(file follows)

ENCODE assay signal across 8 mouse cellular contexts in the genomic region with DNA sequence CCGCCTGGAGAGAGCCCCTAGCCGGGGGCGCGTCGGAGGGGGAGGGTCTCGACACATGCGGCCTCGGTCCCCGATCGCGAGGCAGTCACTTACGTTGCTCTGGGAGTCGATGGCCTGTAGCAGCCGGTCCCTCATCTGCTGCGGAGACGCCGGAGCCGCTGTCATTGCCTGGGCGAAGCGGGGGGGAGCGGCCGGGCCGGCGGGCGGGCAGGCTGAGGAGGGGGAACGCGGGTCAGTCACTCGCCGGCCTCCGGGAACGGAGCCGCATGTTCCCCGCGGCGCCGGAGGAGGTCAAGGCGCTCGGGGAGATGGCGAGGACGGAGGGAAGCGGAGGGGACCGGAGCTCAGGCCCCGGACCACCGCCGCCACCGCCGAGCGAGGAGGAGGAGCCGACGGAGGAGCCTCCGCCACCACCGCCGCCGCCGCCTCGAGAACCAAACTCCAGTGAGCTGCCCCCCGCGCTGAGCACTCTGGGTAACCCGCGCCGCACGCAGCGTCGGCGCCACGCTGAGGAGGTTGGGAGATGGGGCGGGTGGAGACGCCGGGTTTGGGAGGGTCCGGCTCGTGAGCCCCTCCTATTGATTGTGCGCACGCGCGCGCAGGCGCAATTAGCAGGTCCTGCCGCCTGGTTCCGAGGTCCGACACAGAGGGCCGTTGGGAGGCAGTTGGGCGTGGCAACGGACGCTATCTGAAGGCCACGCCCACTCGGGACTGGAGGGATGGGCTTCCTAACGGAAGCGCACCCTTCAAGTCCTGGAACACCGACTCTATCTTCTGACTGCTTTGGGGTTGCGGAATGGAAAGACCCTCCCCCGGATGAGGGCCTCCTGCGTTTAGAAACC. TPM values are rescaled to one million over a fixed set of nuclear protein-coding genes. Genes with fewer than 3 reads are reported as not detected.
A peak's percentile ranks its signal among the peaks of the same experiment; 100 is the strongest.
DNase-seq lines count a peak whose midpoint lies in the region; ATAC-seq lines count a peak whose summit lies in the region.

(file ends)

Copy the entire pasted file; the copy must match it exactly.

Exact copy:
ENCODE assay signal across 8 mouse cellular contexts in the genomic region with DNA sequence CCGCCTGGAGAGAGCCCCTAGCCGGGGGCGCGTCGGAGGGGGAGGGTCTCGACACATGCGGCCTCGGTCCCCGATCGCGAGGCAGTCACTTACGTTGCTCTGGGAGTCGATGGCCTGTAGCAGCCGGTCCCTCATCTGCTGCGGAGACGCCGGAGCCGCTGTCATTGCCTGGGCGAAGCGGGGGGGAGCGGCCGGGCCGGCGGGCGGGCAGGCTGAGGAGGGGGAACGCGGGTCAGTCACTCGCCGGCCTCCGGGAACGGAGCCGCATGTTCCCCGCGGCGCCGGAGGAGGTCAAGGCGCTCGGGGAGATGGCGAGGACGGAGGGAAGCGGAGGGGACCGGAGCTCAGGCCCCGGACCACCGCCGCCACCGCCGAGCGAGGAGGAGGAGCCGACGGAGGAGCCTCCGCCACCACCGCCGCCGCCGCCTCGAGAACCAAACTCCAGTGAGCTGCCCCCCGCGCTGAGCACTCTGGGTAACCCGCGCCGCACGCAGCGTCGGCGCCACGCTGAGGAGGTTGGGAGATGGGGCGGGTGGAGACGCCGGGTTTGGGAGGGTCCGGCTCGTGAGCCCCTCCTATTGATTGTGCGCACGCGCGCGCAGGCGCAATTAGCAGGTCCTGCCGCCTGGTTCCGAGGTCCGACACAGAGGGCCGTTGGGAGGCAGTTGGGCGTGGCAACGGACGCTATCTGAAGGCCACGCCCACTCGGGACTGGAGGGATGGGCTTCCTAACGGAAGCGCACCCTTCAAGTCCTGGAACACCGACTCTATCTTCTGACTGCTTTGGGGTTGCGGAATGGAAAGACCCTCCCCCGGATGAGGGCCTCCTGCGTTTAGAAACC. TPM values are rescaled to one million over a fixed set of nuclear protein-coding genes. Genes with fewer than 3 reads are reported as not detected.
A peak's percentile ranks its signal among the peaks of the same experiment; 100 is the strongest.
DNase-seq lines count a peak whose midpoint lies in the region; ATAC-seq lines count a peak whose summit lies in the region.